Researchers at Simon Fraser University’s Hakai Institute recently published a study entitled “Observations of Climate Change Among Subsistence-Oriented Communities Around the World.” The researchers attempted to quantify observations about climate change from 92,000 indigenous and non-indigenous peoples from over 2,200 places scattered across 137 countries. The researchers endeavoured to fill in “knowledge gaps” about climate change in areas where weather stations are either sparsely located or non-existent.
Lead author of the study, Dr. Valentina Savo, explained that this type of study is important for two reasons: observations can reinforce the data, or they can “give a different perspective in case there is not enough data. And if the data and the observations of people don’t match, it’s where you should probably look more into what’s happening.” Observations were focused on the weather, plants and animals, and the physical environment itself.
For the most part, the study’s qualitative data seems to match up well with Western quantitative data on climate change: around 70 percent of participating communities around the world confirmed changes in weather patterns that were already assumed or recorded by weather stations.
However, there has been pushback from other scientists in the field. Many climate scientists described the local observations as irrelevant, disregarding them as biased by media coverage. These scientists clash with scientists like those from SFU who prioritize the contributions of native peoples. Dr. Dana Lepofsky of SFU’s archaeology department, and a co-author on the study, noted that “this sort of information not only validates weather station data, it taps into long-term specific knowledge of subtle changes to ecosystems that you can’t get from a climate station.”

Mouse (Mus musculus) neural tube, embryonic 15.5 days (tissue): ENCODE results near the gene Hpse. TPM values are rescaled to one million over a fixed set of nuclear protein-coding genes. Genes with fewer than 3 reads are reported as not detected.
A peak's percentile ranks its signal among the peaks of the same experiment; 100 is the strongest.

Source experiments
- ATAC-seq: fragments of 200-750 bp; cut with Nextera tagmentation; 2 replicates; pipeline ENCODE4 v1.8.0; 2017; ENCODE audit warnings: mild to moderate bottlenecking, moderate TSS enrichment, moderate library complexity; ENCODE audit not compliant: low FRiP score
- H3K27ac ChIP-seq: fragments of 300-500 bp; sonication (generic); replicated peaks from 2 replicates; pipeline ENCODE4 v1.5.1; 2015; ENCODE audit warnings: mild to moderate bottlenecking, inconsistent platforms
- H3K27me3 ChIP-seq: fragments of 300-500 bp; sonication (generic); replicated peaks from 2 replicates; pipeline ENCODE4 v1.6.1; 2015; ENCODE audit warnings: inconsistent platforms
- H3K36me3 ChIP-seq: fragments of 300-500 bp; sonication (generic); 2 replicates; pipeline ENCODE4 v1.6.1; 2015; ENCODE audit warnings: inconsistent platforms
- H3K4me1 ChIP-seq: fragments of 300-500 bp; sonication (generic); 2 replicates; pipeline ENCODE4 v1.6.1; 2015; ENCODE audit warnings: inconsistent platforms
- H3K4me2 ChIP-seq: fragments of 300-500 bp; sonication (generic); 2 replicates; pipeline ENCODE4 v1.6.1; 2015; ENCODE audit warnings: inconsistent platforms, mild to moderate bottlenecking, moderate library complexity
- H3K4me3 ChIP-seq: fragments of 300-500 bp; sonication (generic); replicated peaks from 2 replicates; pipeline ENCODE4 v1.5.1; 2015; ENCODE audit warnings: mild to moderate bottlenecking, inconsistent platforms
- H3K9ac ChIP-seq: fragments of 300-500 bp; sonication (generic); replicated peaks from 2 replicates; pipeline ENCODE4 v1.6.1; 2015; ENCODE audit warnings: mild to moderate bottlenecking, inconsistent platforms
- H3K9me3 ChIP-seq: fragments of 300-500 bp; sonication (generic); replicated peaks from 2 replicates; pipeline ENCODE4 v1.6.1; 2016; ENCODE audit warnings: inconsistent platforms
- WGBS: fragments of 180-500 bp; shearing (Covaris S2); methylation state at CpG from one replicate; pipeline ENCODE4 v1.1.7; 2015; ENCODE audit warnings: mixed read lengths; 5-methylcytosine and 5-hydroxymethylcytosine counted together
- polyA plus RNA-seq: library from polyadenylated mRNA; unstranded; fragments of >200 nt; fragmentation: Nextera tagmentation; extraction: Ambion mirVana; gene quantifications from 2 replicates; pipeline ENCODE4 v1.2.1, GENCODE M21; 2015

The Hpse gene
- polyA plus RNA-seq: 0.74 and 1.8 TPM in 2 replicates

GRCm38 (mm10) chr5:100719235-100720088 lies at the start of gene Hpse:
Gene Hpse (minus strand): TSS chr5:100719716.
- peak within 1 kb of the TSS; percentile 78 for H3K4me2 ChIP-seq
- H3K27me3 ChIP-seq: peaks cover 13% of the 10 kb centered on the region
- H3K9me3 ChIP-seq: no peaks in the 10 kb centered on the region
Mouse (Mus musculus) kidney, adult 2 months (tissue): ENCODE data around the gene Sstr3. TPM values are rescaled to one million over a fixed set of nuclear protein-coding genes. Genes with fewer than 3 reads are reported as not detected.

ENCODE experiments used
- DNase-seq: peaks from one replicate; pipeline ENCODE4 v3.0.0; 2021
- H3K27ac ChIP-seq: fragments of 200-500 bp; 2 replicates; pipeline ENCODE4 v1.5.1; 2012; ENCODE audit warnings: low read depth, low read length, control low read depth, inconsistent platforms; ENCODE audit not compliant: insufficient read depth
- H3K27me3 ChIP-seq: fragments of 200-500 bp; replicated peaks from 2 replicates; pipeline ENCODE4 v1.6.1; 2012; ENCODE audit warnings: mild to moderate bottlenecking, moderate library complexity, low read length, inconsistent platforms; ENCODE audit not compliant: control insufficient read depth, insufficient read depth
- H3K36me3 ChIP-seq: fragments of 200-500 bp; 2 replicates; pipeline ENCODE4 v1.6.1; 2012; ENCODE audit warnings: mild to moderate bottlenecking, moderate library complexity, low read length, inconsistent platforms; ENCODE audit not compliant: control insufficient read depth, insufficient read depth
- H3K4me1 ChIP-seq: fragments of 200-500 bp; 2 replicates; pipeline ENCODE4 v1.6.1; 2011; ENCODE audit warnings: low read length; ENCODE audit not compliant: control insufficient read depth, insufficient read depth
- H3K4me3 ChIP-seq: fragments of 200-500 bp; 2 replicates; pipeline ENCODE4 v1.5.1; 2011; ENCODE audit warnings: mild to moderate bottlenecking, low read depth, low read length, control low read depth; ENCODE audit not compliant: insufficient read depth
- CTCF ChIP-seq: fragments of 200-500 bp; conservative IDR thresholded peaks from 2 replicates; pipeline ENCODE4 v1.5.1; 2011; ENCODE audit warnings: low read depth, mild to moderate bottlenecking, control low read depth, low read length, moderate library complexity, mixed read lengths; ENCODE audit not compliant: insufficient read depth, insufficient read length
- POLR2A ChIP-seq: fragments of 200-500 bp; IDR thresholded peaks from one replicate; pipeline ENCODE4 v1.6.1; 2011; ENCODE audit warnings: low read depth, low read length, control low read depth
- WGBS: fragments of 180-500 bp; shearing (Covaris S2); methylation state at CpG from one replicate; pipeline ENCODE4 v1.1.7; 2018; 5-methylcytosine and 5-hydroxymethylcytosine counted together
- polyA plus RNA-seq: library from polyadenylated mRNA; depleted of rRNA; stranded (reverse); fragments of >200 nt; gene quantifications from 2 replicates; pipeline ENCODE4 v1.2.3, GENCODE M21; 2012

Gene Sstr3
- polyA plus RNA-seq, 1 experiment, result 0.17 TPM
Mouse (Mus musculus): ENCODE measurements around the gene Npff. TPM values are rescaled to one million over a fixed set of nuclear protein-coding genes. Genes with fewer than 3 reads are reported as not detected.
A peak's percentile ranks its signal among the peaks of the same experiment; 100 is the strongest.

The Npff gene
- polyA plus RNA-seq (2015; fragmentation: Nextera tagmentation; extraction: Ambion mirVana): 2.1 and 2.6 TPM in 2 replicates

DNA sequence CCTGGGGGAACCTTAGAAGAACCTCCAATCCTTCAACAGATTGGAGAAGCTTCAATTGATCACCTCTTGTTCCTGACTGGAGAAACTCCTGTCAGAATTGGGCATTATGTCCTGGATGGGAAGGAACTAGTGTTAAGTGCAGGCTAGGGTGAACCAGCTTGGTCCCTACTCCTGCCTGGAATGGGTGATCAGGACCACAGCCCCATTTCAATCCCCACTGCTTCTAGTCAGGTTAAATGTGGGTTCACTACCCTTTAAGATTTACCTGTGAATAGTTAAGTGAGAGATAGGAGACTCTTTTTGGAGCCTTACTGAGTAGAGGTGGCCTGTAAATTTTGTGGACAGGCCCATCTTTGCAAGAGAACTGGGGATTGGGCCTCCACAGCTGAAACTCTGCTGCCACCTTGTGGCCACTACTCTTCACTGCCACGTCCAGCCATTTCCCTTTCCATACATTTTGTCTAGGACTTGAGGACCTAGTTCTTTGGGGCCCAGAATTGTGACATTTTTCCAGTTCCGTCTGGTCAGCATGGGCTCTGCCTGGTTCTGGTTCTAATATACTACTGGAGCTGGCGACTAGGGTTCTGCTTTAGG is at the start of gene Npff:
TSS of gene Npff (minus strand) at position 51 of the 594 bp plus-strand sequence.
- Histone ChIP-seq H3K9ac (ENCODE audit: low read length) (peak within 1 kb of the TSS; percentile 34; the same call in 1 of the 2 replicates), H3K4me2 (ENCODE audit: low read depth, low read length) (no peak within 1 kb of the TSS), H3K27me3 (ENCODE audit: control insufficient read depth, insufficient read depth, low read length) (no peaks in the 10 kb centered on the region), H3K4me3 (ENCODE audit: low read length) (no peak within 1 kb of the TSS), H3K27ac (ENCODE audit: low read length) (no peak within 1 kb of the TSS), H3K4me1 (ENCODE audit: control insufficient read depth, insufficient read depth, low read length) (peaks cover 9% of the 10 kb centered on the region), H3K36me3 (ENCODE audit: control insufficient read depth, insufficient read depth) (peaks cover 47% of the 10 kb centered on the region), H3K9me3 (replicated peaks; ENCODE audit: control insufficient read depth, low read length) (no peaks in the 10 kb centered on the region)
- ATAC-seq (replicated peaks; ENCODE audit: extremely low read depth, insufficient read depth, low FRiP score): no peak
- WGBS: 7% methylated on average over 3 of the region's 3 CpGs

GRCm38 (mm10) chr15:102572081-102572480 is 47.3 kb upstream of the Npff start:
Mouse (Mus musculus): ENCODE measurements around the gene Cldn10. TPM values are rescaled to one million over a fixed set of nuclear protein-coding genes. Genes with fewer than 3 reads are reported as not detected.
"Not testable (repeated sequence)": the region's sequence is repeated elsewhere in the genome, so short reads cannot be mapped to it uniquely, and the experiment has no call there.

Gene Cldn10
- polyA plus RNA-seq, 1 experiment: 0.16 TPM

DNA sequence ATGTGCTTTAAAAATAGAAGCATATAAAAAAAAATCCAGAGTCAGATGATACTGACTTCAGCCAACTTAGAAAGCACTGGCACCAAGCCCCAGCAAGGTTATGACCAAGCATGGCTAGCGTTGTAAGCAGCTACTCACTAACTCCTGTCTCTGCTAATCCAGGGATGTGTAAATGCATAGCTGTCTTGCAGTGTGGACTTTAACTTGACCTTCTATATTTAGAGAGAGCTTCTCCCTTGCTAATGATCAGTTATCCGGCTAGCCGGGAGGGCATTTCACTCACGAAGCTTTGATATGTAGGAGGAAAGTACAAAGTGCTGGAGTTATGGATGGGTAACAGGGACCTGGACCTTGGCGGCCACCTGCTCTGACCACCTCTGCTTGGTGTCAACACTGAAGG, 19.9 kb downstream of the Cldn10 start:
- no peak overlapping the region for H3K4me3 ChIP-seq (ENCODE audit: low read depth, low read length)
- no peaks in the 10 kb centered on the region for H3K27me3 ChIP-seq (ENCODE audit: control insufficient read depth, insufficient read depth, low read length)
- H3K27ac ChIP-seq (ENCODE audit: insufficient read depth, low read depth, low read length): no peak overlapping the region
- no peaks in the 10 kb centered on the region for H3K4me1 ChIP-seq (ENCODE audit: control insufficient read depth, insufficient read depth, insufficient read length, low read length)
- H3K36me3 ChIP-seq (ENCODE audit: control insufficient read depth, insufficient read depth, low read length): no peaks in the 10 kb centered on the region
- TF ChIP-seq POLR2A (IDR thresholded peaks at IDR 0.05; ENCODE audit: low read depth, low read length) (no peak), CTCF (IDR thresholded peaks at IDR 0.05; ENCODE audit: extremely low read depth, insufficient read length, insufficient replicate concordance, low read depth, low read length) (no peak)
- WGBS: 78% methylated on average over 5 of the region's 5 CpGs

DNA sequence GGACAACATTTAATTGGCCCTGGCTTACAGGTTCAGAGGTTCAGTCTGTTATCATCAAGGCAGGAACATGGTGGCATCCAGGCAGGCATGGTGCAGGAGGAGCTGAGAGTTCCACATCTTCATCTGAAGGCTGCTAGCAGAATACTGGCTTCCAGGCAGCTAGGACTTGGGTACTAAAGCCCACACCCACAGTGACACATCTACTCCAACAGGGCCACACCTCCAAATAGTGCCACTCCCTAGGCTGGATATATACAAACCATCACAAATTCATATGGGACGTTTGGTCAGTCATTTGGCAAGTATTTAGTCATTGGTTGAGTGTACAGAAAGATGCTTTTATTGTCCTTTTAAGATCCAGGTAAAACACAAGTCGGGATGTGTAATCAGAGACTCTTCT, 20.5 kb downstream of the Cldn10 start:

Dr. Savo stressed the importance of such qualitative data, saying in her interview with The Vancouver Sun, “It’s not theoretical [. . .] it’s very disruptive.” Changes to the climate affect these communities’ ability to fish, hunt, gather food, and plant and harvest crops.
Dr. Savo noted in an interview with The Peak that studying the social consequences for those who immediately depend on the Earth is essential. She said, “Living in cities, we don’t have a clear conception of what would be the social consequences. For us, it’s just ‘Oh, it’s nicer. It’s sunny, or it’s warmer, and so it’s more pleasant.’
“We can always go to the grocery store for food [. . .] But for other people, changes mean less food, travelling farther to find fresh water, and risks related to that. [. . .] Usually it’s women and children who are going to find water, so you can imagine the risks they face having to walk longer distances to find fresh water everyday.”
Sometimes, when the distances are especially unfeasible, the only option is to migrate. Dr. Savo described not only the devastation of leaving one’s home behind, but also how this can lead to more conflict when entire groups of people have to cross into other communities’ thresholds.
Despite the pushback, the researchers hope that the study will be noticed by not only other scientists, but also policy-makers. While she stressed that all elements of climate change research are important, Dr. Savo believes that “the more people who include social science in climate change, the better.”